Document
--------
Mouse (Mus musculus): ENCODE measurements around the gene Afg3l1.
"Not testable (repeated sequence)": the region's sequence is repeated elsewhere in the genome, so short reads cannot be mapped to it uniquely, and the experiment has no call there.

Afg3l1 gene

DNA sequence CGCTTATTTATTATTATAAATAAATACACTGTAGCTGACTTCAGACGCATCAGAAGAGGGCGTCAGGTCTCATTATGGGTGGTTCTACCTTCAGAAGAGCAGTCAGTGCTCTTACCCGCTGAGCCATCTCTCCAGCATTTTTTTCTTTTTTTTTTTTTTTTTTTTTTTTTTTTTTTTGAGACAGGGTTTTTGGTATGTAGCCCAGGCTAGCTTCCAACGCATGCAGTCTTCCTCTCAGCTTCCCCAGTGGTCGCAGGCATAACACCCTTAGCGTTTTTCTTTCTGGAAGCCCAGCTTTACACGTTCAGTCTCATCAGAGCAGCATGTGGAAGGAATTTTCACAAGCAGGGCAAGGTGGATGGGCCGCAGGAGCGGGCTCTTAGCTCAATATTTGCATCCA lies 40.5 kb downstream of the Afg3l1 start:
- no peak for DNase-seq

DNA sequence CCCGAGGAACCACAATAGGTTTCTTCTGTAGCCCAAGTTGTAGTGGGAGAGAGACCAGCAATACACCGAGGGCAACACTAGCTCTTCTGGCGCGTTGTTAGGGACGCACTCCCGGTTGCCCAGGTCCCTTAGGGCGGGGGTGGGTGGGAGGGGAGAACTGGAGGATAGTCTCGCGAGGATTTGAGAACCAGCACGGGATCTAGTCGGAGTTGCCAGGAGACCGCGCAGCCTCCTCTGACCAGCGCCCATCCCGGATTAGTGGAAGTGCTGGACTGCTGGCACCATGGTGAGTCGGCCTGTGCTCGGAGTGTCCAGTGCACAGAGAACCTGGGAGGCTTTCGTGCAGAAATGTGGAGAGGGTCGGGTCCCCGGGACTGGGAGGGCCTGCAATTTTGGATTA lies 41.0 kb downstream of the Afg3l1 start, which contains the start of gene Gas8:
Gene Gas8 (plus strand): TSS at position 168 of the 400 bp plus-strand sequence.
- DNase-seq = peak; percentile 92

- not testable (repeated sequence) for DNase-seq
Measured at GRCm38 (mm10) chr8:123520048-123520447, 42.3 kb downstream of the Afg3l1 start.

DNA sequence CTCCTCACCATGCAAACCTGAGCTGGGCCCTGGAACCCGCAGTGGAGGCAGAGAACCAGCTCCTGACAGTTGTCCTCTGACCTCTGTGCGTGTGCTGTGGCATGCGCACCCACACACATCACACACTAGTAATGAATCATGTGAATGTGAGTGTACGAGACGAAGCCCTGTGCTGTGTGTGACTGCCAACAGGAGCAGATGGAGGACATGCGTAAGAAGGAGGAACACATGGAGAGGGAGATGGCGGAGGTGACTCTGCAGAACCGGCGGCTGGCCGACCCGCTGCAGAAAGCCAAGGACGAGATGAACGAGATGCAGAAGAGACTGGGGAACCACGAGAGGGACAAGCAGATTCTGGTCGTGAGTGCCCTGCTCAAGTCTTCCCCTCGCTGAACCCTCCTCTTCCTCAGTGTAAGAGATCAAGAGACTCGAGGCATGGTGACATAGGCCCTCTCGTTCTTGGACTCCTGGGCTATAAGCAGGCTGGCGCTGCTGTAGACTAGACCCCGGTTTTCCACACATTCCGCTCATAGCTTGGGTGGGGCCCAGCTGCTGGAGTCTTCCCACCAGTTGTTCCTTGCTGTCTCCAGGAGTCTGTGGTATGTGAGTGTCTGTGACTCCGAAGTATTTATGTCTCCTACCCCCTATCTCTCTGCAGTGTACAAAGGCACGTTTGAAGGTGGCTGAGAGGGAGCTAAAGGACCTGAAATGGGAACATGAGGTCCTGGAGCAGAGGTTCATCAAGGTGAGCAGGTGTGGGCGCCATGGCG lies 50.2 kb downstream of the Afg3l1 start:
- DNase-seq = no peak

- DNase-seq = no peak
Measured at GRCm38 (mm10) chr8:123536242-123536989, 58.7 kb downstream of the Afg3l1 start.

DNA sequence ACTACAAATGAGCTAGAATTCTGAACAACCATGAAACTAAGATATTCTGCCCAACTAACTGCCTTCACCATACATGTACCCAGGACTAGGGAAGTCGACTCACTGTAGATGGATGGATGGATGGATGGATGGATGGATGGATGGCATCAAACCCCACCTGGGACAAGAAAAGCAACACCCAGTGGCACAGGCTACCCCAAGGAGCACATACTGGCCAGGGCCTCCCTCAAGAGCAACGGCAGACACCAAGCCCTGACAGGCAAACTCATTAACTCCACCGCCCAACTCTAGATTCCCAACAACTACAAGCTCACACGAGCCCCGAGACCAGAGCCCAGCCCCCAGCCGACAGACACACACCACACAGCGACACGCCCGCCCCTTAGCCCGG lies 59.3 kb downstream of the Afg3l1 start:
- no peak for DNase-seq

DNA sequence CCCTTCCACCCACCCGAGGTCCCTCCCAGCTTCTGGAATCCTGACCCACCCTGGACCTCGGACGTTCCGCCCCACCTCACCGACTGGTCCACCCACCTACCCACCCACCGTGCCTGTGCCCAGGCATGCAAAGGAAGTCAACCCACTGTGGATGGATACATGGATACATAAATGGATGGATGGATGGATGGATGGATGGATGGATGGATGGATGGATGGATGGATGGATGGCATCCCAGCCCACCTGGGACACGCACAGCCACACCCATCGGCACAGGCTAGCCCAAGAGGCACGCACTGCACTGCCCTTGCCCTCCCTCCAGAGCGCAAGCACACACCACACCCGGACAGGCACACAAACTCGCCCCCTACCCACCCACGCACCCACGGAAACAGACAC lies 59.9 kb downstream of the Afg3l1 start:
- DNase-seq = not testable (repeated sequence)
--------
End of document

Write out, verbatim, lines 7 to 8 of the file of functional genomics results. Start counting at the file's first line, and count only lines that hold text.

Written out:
Gene Gas8 (plus strand): TSS at position 168 of the 400 bp plus-strand sequence.
- DNase-seq = peak; percentile 92